Jodie Christian

February 2, 1932 – February 13, 2012

Instrument piano
Birthplace Chicago, IL

Available Leadsheets

Jodie Christian was one of the most in-demand pianists in Chicago during the 1950s, but he never rose to great fame because he never left his hometown. Despite Chicago’s undeniable jazz history, New York was the epicenter of the jazz universe when Jodie was active, and thus he earned the reputation of “one of those great players who never came to New York.” But he excelled nonetheless, working with all of the biggest artists of the time: Lester Young, Johnny Griffin, Coleman Hawkins, Gene Ammons, Sonny Stitt, Eddie Harris, Sonny Rollins, Don Byas, Milt Jackson, Benny Carter, Frank Foster, Red Holloway, Teddy Edwards, Leo Parker, Ira Sullivan, and more.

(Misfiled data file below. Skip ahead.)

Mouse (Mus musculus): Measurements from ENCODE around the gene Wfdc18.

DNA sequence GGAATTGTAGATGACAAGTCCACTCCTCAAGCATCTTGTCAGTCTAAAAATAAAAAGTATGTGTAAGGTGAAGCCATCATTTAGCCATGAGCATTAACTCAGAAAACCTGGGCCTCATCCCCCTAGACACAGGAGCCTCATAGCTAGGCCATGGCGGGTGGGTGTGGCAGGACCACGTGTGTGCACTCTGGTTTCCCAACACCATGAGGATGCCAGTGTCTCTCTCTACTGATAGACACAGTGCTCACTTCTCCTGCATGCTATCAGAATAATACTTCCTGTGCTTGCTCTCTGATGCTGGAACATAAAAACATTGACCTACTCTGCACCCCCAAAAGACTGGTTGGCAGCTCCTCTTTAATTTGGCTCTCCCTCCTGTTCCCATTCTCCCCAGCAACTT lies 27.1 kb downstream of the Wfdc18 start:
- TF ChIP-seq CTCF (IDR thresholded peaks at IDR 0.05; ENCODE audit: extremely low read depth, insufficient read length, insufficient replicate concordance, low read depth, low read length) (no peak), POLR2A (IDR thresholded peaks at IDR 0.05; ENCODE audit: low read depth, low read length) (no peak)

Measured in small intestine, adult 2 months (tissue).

Jodie was a versatile pianist with a creative improvisational voice. Although he made a large impact as an accompanist for big names passing through Chicago, his impact was also great as a co-founding member of the Association for the Advancement of Creative Musicians, an experimental collective and music advocacy group that worked to change the way music was played and presented in the Chicago area. The Association is still active today.